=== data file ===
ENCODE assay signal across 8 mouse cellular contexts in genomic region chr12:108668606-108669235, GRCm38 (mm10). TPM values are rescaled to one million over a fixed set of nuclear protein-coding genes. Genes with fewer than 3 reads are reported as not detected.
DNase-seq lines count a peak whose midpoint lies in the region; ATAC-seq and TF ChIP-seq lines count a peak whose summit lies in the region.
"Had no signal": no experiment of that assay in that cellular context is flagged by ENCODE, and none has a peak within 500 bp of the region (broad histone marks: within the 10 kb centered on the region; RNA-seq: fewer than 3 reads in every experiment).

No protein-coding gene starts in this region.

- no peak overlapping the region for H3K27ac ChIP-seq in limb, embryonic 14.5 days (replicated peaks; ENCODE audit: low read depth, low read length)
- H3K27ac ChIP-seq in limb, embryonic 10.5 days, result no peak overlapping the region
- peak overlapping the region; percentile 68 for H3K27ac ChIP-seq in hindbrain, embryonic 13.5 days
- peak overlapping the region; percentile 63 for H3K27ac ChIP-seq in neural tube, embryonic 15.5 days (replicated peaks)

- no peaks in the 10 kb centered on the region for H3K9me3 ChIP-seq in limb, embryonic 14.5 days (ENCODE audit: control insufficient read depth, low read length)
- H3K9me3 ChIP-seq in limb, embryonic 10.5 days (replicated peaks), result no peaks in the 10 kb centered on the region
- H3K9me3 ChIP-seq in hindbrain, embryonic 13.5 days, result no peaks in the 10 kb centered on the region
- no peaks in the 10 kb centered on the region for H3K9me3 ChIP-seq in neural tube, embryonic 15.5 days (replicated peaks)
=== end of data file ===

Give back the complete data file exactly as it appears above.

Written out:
ENCODE assay signal across 8 mouse cellular contexts in genomic region chr12:108668606-108669235, GRCm38 (mm10). TPM values are rescaled to one million over a fixed set of nuclear protein-coding genes. Genes with fewer than 3 reads are reported as not detected.
DNase-seq lines count a peak whose midpoint lies in the region; ATAC-seq and TF ChIP-seq lines count a peak whose summit lies in the region.
"Had no signal": no experiment of that assay in that cellular context is flagged by ENCODE, and none has a peak within 500 bp of the region (broad histone marks: within the 10 kb centered on the region; RNA-seq: fewer than 3 reads in every experiment).

No protein-coding gene starts in this region.

- no peak overlapping the region for H3K27ac ChIP-seq in limb, embryonic 14.5 days (replicated peaks; ENCODE audit: low read depth, low read length)
- H3K27ac ChIP-seq in limb, embryonic 10.5 days, result no peak overlapping the region
- peak overlapping the region; percentile 68 for H3K27ac ChIP-seq in hindbrain, embryonic 13.5 days
- peak overlapping the region; percentile 63 for H3K27ac ChIP-seq in neural tube, embryonic 15.5 days (replicated peaks)

- no peaks in the 10 kb centered on the region for H3K9me3 ChIP-seq in limb, embryonic 14.5 days (ENCODE audit: control insufficient read depth, low read length)
- H3K9me3 ChIP-seq in limb, embryonic 10.5 days (replicated peaks), result no peaks in the 10 kb centered on the region
- H3K9me3 ChIP-seq in hindbrain, embryonic 13.5 days, result no peaks in the 10 kb centered on the region
- no peaks in the 10 kb centered on the region for H3K9me3 ChIP-seq in neural tube, embryonic 15.5 days (replicated peaks)